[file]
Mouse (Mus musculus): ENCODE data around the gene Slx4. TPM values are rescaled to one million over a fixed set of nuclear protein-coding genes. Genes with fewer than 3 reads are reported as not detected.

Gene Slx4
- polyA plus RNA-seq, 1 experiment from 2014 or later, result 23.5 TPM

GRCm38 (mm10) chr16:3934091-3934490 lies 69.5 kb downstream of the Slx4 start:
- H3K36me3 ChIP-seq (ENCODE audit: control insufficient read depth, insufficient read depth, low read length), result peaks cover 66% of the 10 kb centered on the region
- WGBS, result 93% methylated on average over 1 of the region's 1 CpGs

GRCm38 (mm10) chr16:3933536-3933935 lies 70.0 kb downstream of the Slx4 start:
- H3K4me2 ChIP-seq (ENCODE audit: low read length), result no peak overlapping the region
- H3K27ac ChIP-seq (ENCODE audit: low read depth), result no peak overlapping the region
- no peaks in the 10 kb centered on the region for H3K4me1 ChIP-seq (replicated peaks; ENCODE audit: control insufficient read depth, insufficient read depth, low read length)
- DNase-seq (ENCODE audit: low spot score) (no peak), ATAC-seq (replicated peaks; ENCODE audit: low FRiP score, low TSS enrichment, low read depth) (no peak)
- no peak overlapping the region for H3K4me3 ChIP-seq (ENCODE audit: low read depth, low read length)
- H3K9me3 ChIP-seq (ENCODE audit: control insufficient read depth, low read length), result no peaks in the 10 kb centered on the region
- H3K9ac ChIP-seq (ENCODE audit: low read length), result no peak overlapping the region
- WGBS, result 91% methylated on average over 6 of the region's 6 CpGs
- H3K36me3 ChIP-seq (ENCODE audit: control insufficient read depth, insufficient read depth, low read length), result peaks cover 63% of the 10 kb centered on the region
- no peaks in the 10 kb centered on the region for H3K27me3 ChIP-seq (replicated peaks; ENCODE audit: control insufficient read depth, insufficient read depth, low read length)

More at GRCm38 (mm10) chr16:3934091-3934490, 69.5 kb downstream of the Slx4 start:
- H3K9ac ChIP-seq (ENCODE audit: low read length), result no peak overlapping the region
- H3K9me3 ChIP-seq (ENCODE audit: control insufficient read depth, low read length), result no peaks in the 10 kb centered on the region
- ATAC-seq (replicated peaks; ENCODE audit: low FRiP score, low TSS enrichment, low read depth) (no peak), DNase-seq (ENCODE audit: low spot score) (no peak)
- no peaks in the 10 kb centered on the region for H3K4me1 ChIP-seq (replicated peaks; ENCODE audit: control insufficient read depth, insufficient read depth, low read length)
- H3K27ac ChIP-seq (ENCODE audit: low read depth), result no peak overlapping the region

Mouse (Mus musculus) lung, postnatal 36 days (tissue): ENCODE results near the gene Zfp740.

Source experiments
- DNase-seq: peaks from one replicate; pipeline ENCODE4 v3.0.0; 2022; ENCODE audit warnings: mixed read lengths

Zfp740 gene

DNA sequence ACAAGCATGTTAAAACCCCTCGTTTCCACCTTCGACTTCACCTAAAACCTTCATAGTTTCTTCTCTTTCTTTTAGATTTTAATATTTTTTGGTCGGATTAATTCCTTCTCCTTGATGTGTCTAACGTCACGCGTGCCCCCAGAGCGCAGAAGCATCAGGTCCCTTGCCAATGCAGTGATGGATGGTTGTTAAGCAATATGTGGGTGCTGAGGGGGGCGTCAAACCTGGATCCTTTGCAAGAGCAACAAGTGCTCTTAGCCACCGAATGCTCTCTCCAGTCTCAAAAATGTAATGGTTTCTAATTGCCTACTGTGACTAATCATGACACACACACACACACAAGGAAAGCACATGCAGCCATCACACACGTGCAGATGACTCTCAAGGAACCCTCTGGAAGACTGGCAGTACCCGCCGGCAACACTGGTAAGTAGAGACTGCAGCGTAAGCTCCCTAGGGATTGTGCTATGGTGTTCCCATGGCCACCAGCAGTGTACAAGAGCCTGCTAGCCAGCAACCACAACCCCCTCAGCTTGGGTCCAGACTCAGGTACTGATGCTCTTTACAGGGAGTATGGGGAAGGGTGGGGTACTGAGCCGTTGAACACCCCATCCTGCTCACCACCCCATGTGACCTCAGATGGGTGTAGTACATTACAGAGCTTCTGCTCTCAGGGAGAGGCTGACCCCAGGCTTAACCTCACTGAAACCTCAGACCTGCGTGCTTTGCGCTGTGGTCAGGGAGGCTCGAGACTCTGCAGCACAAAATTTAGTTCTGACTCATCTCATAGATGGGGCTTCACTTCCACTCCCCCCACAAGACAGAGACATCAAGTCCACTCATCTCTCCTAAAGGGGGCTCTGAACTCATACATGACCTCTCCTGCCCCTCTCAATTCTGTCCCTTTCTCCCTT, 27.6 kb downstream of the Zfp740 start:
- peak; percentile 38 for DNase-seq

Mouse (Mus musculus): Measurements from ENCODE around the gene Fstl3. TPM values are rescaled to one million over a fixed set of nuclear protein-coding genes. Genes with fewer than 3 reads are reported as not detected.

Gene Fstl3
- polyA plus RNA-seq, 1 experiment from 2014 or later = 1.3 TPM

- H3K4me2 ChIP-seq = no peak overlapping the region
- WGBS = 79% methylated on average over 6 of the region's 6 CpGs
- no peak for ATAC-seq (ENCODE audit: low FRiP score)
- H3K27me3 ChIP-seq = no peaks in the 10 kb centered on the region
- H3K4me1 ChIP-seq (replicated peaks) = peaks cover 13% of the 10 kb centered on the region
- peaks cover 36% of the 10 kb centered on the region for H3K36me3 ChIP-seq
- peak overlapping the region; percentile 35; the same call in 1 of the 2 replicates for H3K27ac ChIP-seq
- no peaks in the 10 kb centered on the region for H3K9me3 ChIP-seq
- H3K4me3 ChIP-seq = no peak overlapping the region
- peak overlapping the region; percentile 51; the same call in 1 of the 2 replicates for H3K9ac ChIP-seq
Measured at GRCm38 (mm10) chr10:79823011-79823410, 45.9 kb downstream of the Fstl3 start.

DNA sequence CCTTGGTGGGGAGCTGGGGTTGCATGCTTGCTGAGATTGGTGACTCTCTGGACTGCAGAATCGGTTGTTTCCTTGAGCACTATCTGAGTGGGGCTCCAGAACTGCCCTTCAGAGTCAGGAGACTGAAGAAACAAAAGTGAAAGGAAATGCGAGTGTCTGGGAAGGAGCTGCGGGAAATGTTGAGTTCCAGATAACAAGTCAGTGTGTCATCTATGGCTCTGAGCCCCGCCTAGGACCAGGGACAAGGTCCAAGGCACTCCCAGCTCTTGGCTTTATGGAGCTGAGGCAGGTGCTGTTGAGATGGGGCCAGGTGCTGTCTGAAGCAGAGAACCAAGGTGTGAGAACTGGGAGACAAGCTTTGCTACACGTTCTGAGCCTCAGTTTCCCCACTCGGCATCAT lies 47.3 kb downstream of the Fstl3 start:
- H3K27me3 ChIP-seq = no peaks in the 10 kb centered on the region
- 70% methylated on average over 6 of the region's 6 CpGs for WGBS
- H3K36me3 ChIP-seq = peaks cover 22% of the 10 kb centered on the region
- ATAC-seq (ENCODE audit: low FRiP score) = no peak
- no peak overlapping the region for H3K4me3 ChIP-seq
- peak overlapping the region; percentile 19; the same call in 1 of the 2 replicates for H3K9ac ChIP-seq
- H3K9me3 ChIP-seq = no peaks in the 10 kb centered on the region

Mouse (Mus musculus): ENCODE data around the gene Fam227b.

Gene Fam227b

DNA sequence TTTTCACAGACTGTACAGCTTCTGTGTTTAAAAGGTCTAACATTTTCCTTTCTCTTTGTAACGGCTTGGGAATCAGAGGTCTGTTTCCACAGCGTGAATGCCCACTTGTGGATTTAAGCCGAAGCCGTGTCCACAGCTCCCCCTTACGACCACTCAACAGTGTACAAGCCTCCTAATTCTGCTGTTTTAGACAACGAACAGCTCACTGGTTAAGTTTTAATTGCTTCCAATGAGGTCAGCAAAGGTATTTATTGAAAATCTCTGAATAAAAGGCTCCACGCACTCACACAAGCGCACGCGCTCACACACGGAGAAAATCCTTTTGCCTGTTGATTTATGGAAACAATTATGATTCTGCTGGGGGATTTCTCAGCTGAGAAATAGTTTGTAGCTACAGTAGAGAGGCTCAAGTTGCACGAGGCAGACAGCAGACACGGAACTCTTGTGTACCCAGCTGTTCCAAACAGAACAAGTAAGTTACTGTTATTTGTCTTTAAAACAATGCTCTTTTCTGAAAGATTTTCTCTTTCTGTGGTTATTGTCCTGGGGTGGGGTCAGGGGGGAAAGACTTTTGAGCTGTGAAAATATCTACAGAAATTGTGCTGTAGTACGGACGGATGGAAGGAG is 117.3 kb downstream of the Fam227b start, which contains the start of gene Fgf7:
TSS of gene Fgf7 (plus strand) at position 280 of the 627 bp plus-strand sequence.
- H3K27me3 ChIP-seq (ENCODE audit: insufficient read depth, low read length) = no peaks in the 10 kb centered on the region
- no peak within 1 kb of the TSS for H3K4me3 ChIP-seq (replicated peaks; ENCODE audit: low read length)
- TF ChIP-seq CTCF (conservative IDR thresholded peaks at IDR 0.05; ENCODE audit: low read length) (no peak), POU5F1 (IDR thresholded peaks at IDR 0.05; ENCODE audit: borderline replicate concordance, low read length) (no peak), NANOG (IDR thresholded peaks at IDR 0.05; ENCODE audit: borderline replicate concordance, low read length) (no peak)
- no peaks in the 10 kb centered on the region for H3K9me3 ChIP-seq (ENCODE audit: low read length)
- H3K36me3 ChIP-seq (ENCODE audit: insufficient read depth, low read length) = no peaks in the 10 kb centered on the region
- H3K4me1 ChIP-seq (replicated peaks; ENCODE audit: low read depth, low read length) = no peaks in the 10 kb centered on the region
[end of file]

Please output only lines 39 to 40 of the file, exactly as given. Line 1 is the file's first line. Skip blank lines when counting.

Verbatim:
- peak overlapping the region; percentile 35; the same call in 1 of the 2 replicates for H3K27ac ChIP-seq
- no peaks in the 10 kb centered on the region for H3K9me3 ChIP-seq